written by Stephen MacLean, December 11, 2012
Huzzah for Fr Schall! Ad Multos Annos!
written by Jacob, December 11, 2012
Any "progressive" project in history has led to an environment in which no two groups can agree upon a single truth.
They always suggest this mass disagreement will somehow lead to utopia but it doesn't, it leads to the rise of the pragmatist--whoever is the most ruthless is silently assented to by the (fed up with bickering) majority, and proceeds to marginalize and delegitimize the minority opposition.

Your current Pragmatist in Chief most certainly believes in truth, whatever he says in public. He's working for the 52-55% majority and their cold, calculating, rational plan involves breaking the back of the minority.
But they believe in truth. They believe it's true that a woman should be able to kill her child and that people with morals should just go on working hard and paying for the people who don't have them, no matter how close society comes to the brink.
written by William Manley, December 11, 2012
The most important question of our time: Can moral absolutes be re-established in a society where moral relativism has become the law of the land?
written by Diane Peske, December 11, 2012
I love Fr. Schall. He speaks the language of the academia. Another priest who uses more modern language but communicates this same message is Fr. Ronald Rohlheiser. His book: "The Holy Longing" was for me - a breakthrough moment in my spiritual life...a realization that the hunger in my soul for Truth, a hunger that was virtually insatiable, a hunger which brought tears when it touched my heart through music, or a sunset, or my love for my children...was what Fr. Schall refers to as 'philosophical eros'. Thanks to Rohlheiser - I got a translation-language, a first step, to not only understand Fr. Schall, but embrace his wisdom with joy, gratitude and wonder. May all of us who live in Christ grow into BEING souls, filled with THY glory, O Lord.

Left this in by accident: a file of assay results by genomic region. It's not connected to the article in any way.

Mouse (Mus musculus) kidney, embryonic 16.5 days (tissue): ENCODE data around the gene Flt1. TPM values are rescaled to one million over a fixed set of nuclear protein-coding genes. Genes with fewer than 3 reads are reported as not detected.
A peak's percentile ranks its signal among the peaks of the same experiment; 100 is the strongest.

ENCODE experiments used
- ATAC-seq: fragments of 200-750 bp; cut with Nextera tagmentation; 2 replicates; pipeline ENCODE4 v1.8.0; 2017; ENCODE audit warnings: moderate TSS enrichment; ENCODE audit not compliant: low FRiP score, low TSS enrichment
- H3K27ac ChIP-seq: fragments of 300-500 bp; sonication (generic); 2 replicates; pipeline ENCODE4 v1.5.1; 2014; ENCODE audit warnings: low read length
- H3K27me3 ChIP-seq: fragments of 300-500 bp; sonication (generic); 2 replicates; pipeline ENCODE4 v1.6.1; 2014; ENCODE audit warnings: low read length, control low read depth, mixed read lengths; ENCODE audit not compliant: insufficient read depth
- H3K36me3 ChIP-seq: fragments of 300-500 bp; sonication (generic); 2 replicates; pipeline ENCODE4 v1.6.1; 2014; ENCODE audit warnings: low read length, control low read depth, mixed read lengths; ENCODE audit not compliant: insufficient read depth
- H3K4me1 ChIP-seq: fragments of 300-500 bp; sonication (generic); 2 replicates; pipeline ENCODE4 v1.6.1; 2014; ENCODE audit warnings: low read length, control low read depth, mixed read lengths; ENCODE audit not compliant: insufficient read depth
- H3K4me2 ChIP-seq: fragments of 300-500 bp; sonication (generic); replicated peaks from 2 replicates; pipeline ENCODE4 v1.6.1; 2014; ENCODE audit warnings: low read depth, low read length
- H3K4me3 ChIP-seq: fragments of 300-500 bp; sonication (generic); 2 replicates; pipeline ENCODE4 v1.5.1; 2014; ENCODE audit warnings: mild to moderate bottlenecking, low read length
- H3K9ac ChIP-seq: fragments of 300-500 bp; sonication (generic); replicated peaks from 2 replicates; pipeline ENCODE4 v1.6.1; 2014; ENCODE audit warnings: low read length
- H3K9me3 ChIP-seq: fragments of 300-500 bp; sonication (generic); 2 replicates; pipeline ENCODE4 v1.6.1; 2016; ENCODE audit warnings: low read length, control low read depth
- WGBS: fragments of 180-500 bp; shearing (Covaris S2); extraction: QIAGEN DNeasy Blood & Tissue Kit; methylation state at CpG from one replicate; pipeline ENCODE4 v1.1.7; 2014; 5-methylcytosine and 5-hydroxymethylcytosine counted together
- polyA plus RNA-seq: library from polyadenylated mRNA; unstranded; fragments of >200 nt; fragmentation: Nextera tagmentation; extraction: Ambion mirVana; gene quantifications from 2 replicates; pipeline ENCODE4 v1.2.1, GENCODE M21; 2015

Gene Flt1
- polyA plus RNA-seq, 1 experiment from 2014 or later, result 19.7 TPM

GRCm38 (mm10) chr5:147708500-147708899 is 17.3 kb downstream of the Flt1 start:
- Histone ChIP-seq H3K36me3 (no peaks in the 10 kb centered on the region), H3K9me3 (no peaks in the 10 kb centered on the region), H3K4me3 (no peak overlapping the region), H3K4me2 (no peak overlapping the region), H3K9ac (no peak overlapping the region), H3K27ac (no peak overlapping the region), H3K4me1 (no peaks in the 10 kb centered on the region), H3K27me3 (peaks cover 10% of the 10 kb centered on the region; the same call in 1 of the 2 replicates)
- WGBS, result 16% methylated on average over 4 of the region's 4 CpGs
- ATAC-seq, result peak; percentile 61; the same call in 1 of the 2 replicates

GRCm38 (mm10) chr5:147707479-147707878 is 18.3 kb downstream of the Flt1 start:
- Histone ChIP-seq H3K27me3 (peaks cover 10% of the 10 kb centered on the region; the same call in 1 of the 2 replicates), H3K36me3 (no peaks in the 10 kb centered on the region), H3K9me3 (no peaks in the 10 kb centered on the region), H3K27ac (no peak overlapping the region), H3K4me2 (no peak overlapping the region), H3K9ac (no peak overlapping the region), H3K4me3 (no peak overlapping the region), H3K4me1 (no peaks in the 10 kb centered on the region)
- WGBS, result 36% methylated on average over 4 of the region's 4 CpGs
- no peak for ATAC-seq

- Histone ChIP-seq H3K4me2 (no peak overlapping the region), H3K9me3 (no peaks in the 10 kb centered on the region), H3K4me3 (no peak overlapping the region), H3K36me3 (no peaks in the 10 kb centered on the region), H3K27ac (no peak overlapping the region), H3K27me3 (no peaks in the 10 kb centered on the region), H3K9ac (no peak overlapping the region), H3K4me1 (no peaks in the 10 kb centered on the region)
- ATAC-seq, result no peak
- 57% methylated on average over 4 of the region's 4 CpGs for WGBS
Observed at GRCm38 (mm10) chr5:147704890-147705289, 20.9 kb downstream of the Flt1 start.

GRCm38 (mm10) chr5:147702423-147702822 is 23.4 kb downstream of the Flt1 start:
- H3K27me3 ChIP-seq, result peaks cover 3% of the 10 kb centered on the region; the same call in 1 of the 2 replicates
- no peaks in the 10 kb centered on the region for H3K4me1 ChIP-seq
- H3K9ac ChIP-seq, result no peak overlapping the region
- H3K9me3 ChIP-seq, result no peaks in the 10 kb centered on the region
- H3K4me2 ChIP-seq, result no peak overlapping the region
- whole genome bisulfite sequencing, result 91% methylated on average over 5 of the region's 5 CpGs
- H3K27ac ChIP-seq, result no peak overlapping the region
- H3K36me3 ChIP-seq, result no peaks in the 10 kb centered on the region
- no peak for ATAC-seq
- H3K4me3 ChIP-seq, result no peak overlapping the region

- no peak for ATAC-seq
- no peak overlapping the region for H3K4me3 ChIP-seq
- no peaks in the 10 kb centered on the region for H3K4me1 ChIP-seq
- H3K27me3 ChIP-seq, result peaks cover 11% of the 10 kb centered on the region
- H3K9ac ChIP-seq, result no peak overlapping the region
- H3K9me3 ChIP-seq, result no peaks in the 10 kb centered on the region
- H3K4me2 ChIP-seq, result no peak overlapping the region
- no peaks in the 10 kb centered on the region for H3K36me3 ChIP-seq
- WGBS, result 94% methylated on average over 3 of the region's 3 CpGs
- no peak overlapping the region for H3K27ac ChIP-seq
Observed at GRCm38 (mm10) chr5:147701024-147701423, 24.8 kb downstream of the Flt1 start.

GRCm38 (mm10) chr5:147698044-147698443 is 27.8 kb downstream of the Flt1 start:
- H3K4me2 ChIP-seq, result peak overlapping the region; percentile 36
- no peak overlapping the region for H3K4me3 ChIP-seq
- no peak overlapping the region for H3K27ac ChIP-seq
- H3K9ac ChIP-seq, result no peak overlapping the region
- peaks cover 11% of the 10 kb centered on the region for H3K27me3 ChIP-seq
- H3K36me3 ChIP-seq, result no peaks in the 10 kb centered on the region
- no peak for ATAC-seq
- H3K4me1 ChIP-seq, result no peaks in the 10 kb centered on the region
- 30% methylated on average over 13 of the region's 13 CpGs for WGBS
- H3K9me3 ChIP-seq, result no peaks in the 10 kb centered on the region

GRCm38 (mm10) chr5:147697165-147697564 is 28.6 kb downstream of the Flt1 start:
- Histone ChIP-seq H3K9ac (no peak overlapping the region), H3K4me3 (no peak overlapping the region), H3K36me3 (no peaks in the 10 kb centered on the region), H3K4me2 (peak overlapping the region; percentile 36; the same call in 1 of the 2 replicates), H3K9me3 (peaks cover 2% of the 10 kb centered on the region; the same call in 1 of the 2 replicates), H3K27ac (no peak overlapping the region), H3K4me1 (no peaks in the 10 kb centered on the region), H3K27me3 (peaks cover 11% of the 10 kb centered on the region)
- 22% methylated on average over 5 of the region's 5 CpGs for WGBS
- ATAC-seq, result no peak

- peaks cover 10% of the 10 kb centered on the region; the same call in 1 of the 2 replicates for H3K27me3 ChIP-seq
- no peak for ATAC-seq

written by Jack,CT, December 11, 2012
God Bless You Father!
I look forward to your continued
writings here!
written by Virginia Arbery, December 12, 2012
Your careful work drawing the lines and correspondences between reason and revelation have been of incalculable guidance to me and to my students. The strength of your character and the shine of your soul raises my hope and quickens my heart. Thank you, Fr. Schall. Gratefully, Ginny
written by senex, December 13, 2012
The Last Hurrah of Fr. Schall (TCT, 12-11-12) reiterated the message that I have seen consistently in his writings, especially on TCT: “Truth is that which is.”, not opinions, desires, consensus, probabilities, poll results, etc., not even facts (because facts can be false in their conclusions and implications).

He has consistently had the courage to challenge the emperors who have no clothes: the politicians, academics, the opinion makers and dissident Catholics.

We will miss you, Father, and the inspiration that you have given us to pursue the truth wherever it may lead.
written by Brad Miner, December 13, 2012
@senex: Let me reinforce what Bob Royal said in his editor's note at the top of the column. Fr. Schall has retired from his teaching position at Georgetown. He has not stepped aside from The Catholic Thing, and you'll be able to read him here every other Tuesday.